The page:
Paisley residents helped celebrate the end of a £3.5m project which has transformed part of Paisley town centre at the weekend.
The Townscape Heritage Initiative/Conservation Area Regeneration Scheme has changed the face of the Causeyside Street area over the past seven years through improvements to the streetscape and repairs to historic buildings
And a public event took place in Paisley Arts Centre on Saturday to mark the project’s completion.
Attractions included intricate Lego models of local landmarks, such as Paisley Arts Centre, the Russell Institute and some of the historic tenements and shopfronts.
There was also a chance to check out short films showcasing the history of the town’s built heritage, and an exhibition of architectural artwork.
Councillor Bill Brown, deputy convener of the council’s planning and property policy board, was at the event, and said: “The £3.5m THI/CARS project has transformed the face of the Causeyside Street area over the past seven years.
“Saturday’s event was a chance for anybody with an interest in the project or in building conservation to come out and celebrate the work which has been done.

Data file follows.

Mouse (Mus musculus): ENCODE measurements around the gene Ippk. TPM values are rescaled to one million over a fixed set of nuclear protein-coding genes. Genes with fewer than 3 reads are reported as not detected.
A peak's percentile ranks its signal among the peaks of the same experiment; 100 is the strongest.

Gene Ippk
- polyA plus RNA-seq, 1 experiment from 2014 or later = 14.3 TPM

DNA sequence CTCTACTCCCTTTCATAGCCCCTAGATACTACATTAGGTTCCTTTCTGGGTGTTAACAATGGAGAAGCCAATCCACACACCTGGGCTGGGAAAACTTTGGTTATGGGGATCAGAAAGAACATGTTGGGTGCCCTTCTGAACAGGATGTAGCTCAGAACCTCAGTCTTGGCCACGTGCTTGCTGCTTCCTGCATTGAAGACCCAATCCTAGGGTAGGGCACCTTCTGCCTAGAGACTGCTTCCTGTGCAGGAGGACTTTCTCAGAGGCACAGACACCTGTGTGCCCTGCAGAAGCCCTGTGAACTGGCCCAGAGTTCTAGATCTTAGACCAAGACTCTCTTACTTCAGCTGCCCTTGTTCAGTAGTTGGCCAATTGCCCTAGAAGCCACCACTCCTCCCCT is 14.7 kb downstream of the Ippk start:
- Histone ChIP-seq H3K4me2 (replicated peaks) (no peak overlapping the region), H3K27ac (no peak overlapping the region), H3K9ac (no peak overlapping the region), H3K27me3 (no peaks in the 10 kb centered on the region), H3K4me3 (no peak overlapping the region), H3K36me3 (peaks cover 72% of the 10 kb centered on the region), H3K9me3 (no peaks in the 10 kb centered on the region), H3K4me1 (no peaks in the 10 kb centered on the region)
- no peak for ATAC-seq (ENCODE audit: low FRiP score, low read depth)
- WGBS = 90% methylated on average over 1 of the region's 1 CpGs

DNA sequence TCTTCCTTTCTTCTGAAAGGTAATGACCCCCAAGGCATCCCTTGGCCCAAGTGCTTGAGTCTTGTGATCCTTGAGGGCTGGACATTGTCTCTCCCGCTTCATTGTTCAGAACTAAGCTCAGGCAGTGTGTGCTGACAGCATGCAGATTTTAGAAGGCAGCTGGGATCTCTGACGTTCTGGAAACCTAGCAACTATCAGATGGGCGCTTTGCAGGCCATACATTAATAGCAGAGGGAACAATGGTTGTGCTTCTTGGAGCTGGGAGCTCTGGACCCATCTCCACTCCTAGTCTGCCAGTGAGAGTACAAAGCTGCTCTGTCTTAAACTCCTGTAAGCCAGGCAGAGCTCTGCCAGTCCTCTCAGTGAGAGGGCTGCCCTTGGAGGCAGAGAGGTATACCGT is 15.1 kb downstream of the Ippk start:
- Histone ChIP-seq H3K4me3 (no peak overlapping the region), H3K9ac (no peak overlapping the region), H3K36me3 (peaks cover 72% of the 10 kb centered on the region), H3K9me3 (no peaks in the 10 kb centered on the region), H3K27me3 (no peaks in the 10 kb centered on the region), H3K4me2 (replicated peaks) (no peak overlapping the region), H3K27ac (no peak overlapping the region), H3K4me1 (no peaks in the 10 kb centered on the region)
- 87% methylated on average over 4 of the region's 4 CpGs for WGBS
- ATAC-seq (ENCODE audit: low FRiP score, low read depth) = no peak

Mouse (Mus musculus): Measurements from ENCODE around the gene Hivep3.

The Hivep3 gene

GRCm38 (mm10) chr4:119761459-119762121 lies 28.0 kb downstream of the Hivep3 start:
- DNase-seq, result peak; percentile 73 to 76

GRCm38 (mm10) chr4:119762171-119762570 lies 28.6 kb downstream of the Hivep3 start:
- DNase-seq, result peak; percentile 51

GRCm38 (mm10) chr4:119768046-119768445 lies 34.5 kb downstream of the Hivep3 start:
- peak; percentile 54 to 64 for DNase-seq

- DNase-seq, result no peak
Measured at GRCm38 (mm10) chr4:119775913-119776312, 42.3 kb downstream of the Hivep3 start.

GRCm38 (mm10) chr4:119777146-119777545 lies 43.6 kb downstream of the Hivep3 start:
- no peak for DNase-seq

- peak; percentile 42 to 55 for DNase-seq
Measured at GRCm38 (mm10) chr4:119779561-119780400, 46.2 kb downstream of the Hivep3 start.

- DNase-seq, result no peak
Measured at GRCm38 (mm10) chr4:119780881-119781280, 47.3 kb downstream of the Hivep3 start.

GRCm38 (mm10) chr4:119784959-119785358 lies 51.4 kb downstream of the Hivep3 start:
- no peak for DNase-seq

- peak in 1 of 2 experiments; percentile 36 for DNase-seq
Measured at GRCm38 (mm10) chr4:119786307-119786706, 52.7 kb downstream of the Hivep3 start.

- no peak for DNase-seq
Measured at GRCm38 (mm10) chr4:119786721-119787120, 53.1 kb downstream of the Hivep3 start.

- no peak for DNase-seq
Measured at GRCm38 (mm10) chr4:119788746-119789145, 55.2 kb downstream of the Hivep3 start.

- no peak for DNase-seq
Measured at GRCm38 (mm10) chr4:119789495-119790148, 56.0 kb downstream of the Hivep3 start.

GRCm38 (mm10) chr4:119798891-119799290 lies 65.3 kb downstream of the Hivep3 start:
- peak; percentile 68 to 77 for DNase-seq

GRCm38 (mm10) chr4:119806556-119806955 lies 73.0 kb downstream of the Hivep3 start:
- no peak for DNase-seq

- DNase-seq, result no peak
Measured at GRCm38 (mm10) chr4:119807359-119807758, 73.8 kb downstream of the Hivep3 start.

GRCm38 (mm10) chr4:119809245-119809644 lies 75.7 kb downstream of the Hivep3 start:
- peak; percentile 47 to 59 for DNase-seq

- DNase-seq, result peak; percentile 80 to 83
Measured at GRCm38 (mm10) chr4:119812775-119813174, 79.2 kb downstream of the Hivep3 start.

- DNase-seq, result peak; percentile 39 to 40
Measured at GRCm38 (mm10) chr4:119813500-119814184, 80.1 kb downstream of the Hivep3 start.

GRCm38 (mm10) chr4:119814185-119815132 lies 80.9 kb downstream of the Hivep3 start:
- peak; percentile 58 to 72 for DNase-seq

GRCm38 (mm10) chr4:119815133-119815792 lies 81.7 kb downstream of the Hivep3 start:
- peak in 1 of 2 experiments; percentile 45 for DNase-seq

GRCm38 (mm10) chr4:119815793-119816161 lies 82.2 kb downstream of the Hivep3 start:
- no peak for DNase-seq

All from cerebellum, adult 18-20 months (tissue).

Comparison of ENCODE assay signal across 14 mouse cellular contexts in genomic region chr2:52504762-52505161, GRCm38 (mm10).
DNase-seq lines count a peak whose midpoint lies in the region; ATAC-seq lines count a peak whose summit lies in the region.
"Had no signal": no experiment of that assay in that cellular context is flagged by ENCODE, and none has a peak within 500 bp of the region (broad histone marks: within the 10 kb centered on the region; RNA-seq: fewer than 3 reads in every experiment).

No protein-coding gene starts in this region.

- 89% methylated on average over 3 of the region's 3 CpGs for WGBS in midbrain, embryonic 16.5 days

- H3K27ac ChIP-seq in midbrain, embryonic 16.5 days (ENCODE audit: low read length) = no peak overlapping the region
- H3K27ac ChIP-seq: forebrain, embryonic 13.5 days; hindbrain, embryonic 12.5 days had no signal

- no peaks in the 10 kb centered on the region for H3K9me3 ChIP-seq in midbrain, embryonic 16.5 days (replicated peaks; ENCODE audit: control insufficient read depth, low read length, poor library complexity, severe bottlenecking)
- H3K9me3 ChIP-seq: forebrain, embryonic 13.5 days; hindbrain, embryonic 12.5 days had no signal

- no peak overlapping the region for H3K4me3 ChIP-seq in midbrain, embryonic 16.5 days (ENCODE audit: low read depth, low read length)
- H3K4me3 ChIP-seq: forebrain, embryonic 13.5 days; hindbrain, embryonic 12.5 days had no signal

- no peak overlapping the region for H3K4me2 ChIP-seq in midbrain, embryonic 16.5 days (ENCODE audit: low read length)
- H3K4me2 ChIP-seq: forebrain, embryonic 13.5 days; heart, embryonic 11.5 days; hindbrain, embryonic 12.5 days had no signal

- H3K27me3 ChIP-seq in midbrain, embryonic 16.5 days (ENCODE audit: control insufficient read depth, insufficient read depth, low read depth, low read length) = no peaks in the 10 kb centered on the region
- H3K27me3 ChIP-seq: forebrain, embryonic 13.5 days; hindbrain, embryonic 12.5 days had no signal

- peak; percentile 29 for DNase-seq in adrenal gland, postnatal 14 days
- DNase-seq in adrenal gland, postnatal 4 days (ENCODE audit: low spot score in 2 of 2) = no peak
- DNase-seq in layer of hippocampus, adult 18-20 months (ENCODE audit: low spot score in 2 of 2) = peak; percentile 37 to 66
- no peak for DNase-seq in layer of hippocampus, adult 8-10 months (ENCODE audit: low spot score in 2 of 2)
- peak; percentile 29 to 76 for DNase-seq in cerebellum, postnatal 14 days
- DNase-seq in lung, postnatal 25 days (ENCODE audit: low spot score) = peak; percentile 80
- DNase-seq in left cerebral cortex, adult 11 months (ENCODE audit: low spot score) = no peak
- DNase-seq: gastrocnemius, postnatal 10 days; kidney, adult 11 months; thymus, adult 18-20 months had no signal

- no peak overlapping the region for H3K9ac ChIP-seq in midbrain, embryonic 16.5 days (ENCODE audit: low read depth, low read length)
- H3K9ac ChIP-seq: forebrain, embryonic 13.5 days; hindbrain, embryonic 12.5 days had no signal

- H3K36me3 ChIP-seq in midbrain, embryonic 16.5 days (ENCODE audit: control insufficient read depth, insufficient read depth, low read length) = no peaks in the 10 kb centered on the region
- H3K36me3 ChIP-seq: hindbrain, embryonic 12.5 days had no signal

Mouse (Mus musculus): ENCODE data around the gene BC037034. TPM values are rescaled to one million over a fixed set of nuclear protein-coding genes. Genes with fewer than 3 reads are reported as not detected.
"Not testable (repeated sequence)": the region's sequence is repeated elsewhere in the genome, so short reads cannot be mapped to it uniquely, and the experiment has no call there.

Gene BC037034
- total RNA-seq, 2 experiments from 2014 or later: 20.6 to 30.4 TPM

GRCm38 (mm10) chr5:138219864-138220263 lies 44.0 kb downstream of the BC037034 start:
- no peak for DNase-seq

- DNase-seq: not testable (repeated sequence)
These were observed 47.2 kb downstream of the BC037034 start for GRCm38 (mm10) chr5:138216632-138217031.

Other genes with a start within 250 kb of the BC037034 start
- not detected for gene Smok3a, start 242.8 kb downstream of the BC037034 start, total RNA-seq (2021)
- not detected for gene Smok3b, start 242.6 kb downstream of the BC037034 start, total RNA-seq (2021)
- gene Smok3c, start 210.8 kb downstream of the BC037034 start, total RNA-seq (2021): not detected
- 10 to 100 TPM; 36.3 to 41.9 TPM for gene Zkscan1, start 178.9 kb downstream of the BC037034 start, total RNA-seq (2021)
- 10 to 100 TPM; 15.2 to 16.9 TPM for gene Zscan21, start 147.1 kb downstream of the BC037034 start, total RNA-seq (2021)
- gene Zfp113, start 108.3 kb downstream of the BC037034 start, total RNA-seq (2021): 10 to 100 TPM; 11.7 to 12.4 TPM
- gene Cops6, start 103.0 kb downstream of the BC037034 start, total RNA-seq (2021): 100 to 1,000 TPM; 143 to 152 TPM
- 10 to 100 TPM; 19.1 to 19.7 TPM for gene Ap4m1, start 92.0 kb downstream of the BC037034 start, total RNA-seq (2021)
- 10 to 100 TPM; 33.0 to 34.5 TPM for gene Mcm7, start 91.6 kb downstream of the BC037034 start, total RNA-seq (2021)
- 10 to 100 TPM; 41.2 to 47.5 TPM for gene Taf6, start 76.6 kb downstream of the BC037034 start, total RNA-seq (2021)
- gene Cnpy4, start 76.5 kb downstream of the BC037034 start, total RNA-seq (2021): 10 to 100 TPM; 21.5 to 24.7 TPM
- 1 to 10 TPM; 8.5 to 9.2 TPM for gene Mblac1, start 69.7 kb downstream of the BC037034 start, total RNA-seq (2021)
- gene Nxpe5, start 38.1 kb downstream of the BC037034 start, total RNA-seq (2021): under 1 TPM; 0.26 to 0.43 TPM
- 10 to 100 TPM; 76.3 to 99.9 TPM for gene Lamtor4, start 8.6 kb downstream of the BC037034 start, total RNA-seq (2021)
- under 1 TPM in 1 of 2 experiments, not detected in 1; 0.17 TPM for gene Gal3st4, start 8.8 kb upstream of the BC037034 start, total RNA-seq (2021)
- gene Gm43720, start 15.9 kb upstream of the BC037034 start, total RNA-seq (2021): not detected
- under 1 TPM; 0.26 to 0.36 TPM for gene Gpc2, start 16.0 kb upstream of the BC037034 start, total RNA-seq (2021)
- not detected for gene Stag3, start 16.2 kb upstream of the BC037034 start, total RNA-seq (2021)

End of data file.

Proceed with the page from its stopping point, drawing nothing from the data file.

“You only need to take a wander along Causeyside Street to see the difference the project has made – improvements to the streetscape, repairs to tenements, the restoration of several shopfronts, and more.
“As Paisley’s bid for UK City of Culture 2021 gathers pace, it is more important than ever to make the most of the town’s fantastic built heritage.
“We would like to thank our friends at the Heritage Lottery Fund and Historic Environment Scotland for helping us to make all of this possible.”
Since the project started in 2009, it has achieved the following:
– public realm work in the Causeyside area, with new paving and landscaping;
– extensive repairs to buildings in Causeyside St and Forbes Place
– work to repair and revamp the B-listed Paisley Arts Centre;
– a grant scheme to part-fund shopfront improvements;
– traditional building skills activities including a course delivered by West College Scotland;
There was also an extensive activity and training plan including training for yellow badge tourist guides, and conservation workshops for school pupils.
The council has now lodged detailed plans for what it hopes will be a TH/CARS phase 2 elsewhere in the town centre.
More than £2m of Heritage Lottery money was last year earmarked for the project and if final approval is given, work would take place between now and 2021 to restore buildings in the areas around the High Street and Shuttle Street.
Taking place alongside that would be a programme of activity designed to complement the UK City of Culture 2021 bid.